Chapter 4

Topical Antimicrobials: Classification and Performance

Daryl S. Paulson


Since the discovery by Semmelweis that washing hands with chlorine decreased morbidity and mortality rates, the antimicrobial products market has grown tremendously. This chapter provides a brief introduction to the topical antimicrobial products currently on the market, how they are classified, how they work, and the purposes for which they are best suited. Among the first products used as a surgical scrub was an iodine complex (a tincture of iodine and an aqueous iodophor), which provides excellent immediate antimicrobial action. Another product, Chlorhexidine gluconate, which was first synthesized in 1950, has proved to provide high levels of antimicrobial activity and considerable effectiveness in healthcare personnel handwash applications. Alcohol and alcohol compounds also provide effective immediate effects but little to no residual or persistent activity. As the market has developed and scientific knowledge increased, product manufacturers have greatly improved product formulations, including the development of products containing quaternary ammonium compounds, which are used in household cleaners, disinfections, skin and hair care formulations, sanitizers, sterilizing solutions for medical devices, and even preservatives; parachlorometaxylenol product formulations are used primarily for healthcare personnel handwashes, as they are effective in removing transient microorganisms from the hands and have low skin irritation potential; and triclosan, which has fair immediate and persistent antimicrobial ability, but no residual action, has been formulated for a wide range of applications, including the food industry and consumer product lines. New products are constantly being formulated, tested, and brought to the market, according to the guidelines of the Food and Drug Administration.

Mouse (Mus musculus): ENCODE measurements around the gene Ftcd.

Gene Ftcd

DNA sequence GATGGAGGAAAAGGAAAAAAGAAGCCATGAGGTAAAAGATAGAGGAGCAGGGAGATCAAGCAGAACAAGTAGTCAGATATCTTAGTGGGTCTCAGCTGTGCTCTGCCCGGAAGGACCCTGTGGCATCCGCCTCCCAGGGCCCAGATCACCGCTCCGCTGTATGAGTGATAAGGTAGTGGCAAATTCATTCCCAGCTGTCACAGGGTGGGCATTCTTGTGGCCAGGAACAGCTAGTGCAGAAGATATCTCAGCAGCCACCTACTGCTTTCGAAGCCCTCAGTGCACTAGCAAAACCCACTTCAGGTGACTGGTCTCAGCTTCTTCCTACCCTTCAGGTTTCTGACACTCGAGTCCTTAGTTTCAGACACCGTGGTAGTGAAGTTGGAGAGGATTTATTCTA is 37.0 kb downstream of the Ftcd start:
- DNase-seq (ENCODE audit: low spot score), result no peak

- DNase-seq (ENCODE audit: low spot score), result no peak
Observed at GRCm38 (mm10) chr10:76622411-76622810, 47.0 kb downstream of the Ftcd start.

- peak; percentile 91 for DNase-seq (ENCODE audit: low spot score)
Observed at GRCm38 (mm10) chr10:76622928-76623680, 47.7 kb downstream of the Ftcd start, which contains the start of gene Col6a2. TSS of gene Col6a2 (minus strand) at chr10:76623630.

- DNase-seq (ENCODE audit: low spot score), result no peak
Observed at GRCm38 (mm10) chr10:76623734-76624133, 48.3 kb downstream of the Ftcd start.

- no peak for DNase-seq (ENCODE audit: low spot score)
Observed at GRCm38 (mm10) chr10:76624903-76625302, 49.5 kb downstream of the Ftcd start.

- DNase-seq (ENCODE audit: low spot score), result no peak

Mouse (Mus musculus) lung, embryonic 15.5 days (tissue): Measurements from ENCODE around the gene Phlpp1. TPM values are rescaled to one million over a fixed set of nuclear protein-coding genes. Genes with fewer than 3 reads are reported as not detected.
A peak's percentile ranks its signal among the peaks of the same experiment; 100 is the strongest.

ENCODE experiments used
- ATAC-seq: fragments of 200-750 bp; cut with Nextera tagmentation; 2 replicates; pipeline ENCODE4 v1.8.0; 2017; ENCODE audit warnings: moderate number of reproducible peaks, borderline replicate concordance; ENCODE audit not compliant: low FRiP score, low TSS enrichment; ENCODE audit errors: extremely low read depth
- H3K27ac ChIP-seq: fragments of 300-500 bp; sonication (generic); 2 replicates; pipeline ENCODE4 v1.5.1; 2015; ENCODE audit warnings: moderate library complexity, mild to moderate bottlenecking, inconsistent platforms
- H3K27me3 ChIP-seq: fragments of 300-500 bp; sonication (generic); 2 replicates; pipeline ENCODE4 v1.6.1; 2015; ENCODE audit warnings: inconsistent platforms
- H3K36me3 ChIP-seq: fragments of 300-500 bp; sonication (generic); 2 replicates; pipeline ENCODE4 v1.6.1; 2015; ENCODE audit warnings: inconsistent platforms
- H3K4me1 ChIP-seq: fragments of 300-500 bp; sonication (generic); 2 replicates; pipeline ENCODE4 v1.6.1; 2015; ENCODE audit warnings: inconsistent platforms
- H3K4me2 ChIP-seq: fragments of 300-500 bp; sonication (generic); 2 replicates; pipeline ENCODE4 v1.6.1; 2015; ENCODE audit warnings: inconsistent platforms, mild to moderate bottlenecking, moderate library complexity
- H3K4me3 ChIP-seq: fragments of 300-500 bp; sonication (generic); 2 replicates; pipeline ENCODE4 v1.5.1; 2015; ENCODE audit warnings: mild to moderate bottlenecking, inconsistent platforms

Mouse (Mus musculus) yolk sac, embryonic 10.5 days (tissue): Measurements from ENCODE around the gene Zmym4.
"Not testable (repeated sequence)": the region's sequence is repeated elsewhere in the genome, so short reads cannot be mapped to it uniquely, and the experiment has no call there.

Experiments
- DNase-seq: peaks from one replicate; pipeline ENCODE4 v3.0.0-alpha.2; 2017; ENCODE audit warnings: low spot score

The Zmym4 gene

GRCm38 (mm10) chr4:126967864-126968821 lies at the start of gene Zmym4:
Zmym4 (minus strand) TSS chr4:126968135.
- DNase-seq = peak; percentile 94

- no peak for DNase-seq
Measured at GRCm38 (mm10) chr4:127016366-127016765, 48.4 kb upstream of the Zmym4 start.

Total Pages: 137-150 (14)

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